Thinking of Buying a House?
Whether this is the first house you will buy or you have bought before it's a big decision, and buying a house can be a mission. But when you get that beautiful new home at the end, it will be all worth it. It's exciting buying a house but lets answer a few of your questions first...
How much will it cost to buy and own a home?
It is a good idea to be fully aware of all the costs associated with buying a house and ownership of property before you start out. To buy a house you will have to hire a lawyer or conveyancer, and you will most likely need to use house inspectors and property valuers, and sometimes more than once! This all adds up!
Another really important thing to think about is the costs involved with home ownership. The mortgage is a very significant cost, but it is not the only thing you are going to have to pay for as a home owner.
Do you have a house to sell as part of buying your new home? Selling a home is expensive and can seriously eat into any equity!
Want to find out more about the costs of home buying, selling and ownership? We have put together some information that will prepare you for the bills in our costs of buying and owning a home section.
What is a mortgage?
A mortgage is a term used when someone lends you money taking your house as security - commonly known as a home loan. The lender is most often a bank and the fact that the house is being used as security is noted on the certificate of title of the property. For all you need to know about mortgages, check out our guide to home loans and mortgages.
How much can I borrow?
Before you even start looking for a house, think about how much you would like to spend and find out how much you can borrow. Some banks websites have a 'how much can I borrow' calculator and this will give you a rough guide of how much they will lend you for a home loan to buy a house.
ANZ has a useful how much can I borrow calculator. Banks' online calculators are usually very simplified and can be inaccurate. So before you make any decisions based on them, make sure you talk to the bank or a mortgage broker.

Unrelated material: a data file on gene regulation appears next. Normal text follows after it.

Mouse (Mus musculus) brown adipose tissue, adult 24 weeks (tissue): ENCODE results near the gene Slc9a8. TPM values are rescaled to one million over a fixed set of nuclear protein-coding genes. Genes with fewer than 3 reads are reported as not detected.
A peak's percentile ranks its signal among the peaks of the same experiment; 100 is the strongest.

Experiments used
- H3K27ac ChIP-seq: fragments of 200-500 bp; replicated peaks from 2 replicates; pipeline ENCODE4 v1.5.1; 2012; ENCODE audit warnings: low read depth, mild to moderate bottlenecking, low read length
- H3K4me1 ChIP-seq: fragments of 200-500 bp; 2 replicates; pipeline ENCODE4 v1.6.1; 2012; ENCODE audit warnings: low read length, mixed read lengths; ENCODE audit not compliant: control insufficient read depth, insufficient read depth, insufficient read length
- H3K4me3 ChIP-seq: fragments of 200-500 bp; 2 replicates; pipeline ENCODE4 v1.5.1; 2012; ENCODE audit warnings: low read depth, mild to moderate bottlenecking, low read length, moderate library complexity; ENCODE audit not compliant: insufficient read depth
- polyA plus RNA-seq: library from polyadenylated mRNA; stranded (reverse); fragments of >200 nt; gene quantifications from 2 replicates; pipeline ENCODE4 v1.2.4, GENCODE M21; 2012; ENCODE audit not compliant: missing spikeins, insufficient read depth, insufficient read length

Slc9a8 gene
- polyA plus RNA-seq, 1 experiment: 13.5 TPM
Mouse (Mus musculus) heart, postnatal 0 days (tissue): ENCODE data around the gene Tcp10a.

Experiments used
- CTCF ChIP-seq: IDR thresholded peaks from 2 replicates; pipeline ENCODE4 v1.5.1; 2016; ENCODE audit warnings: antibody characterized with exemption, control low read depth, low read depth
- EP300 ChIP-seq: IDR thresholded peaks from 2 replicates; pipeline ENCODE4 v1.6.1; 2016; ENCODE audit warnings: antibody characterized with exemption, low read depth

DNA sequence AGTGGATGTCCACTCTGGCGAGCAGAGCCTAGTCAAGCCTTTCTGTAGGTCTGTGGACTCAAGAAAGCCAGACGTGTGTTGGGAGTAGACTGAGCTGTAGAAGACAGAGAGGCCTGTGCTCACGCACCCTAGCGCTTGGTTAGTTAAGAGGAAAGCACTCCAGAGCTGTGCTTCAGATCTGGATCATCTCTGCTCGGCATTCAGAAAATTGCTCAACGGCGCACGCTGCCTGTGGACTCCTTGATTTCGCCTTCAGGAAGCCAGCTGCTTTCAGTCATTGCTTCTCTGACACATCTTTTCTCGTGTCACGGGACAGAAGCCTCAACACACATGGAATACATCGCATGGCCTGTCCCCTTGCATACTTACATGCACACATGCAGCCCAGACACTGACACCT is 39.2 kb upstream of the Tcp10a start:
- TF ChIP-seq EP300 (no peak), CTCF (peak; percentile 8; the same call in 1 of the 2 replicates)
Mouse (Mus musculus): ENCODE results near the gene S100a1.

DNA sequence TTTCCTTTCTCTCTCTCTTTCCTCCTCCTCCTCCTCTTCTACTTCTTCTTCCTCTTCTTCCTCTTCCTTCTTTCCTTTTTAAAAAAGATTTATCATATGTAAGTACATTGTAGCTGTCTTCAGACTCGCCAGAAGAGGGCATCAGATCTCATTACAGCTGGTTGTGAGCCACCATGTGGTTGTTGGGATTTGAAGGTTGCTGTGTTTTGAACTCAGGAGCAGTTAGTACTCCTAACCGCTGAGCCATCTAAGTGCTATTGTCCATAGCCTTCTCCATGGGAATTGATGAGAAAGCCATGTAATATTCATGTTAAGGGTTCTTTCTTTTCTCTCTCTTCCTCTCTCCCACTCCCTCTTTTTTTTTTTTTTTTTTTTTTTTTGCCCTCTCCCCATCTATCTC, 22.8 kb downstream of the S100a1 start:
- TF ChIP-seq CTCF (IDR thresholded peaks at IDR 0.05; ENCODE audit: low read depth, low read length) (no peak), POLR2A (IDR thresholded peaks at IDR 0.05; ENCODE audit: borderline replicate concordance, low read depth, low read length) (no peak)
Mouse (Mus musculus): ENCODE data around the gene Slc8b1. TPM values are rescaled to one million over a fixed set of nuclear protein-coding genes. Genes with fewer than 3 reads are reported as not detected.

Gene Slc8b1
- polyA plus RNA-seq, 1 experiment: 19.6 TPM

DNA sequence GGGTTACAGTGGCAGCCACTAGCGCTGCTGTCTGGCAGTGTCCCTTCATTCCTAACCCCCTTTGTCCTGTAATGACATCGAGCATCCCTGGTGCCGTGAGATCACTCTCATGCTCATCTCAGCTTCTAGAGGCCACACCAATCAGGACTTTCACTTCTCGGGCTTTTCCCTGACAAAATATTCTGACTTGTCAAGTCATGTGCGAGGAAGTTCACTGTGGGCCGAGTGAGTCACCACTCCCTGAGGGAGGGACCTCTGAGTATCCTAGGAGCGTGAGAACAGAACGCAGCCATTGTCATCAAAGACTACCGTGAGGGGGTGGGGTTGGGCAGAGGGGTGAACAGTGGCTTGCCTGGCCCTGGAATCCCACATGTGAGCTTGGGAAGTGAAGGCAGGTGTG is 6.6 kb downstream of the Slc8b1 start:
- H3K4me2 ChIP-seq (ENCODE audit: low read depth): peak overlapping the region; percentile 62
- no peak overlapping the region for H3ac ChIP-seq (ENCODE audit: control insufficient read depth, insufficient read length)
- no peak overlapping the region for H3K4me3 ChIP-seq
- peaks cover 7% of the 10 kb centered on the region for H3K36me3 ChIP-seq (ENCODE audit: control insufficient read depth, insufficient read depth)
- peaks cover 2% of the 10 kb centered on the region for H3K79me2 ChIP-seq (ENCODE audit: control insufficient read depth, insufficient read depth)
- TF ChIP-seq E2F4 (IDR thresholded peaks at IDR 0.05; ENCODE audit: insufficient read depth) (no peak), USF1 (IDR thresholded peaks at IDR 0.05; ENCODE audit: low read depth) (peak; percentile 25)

Any potential lender will assess your personal circumstances thoroughly and make you an offer of finance (hopefully!). You may find that they will offer you a lot more than what you are after, or unfortunately, you may not be able to borrow anywhere near the amount of money you want. In some circumstances, you may find it difficult to get any offer of finance at all - if this is the case - your best shot for a home loan may be to contact a mortgage broker.
Want to find out more about mortgage brokers? All you need to know is in our mortgage broker guide.
How much can I afford?
A better way to find out how much your mortgage should be is to start by working out how much you think you can afford to borrow. Do this by calculating how much you can afford to pay in mortgage payments (sorted.org.nz have a handy budgeting tool). Use a mortgage repayment calculator like this one from Westpac to work out what amount this monthly payment could be mortgage repayments, add this to any deposit or equity - this gives you your house buying budget.
Again, what you think you can afford can differ wildly from the banks' thoughts, so once you have done your numbers, have a chat with your bank or mortgage broker and get your mortgage finance offer sorted.
Buying a house can be very rewarding and a great investment but it does come with major financial risks, especially if you stretch your finances to borrow. Having a mortgage can also impact on your lifestyle - there may not be much extra cash for coffees, takeaways, movies or even holidays... Make sure your finances and lifestyle can handle it!
Should I get a lawyer?
It is a good idea to get a laywer now - before you find a home you want to buy! You will need a property (or conveyancing) lawyer to actually buy a house, and a lawyer can also help you out with the process, writing conditions and clauses, checking contracts and finding out information about the house before you even make an offer.
Most lawyers consider this part of the conveyancing process, so it won't cost you extra. You should, as a bare minimum, get a property lawyer to look over a sale and purchase agreement before you sign it - it is a legally binding document - so it pays to have expert advice on what you are signing.
Conveyancing costs mostly range from $800 - $1,200 for a standard residential house purchase that involves a mortgage. For this price your lawyer will work with you through your house hunt and in most cases only send you the bill once you have bought your house. Make sure you ask your lawyer upfront how much it is going to cost - including disbursements - any lawyer should be able to give you a fixed price for a standard house purchase.
If you get involved in a problematic house purchase, the bill can climb, so if you find yourself with your lawyer on speed dial, make sure they keep you up-to-date regarding costs.
For a comprehensive list of property lawyers who can help you with the conveyancing part of buying a house, check out the New Zealand Law Society property law webpage.